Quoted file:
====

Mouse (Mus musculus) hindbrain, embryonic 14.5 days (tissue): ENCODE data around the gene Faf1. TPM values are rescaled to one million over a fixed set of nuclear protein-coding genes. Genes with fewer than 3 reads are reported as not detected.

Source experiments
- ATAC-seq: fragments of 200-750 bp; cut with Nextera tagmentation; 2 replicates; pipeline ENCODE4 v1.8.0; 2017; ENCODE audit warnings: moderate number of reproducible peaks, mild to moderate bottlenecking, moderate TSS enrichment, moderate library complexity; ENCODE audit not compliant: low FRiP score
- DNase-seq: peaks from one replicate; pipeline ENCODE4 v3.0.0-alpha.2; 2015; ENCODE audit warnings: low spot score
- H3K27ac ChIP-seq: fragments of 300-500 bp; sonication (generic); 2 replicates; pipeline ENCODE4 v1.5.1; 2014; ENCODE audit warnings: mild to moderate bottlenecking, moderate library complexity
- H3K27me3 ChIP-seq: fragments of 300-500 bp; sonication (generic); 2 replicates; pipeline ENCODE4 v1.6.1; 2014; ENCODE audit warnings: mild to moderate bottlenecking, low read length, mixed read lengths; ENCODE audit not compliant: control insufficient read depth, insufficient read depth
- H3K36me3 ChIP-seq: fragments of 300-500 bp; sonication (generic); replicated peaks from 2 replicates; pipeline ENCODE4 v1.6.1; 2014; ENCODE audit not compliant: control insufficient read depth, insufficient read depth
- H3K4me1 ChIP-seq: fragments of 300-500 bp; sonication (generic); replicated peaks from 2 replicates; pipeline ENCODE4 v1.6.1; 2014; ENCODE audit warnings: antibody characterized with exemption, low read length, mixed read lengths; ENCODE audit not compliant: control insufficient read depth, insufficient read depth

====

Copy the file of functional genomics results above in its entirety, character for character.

Mouse (Mus musculus) hindbrain, embryonic 14.5 days (tissue): ENCODE data around the gene Faf1. TPM values are rescaled to one million over a fixed set of nuclear protein-coding genes. Genes with fewer than 3 reads are reported as not detected.

Source experiments
- ATAC-seq: fragments of 200-750 bp; cut with Nextera tagmentation; 2 replicates; pipeline ENCODE4 v1.8.0; 2017; ENCODE audit warnings: moderate number of reproducible peaks, mild to moderate bottlenecking, moderate TSS enrichment, moderate library complexity; ENCODE audit not compliant: low FRiP score
- DNase-seq: peaks from one replicate; pipeline ENCODE4 v3.0.0-alpha.2; 2015; ENCODE audit warnings: low spot score
- H3K27ac ChIP-seq: fragments of 300-500 bp; sonication (generic); 2 replicates; pipeline ENCODE4 v1.5.1; 2014; ENCODE audit warnings: mild to moderate bottlenecking, moderate library complexity
- H3K27me3 ChIP-seq: fragments of 300-500 bp; sonication (generic); 2 replicates; pipeline ENCODE4 v1.6.1; 2014; ENCODE audit warnings: mild to moderate bottlenecking, low read length, mixed read lengths; ENCODE audit not compliant: control insufficient read depth, insufficient read depth
- H3K36me3 ChIP-seq: fragments of 300-500 bp; sonication (generic); replicated peaks from 2 replicates; pipeline ENCODE4 v1.6.1; 2014; ENCODE audit not compliant: control insufficient read depth, insufficient read depth
- H3K4me1 ChIP-seq: fragments of 300-500 bp; sonication (generic); replicated peaks from 2 replicates; pipeline ENCODE4 v1.6.1; 2014; ENCODE audit warnings: antibody characterized with exemption, low read length, mixed read lengths; ENCODE audit not compliant: control insufficient read depth, insufficient read depth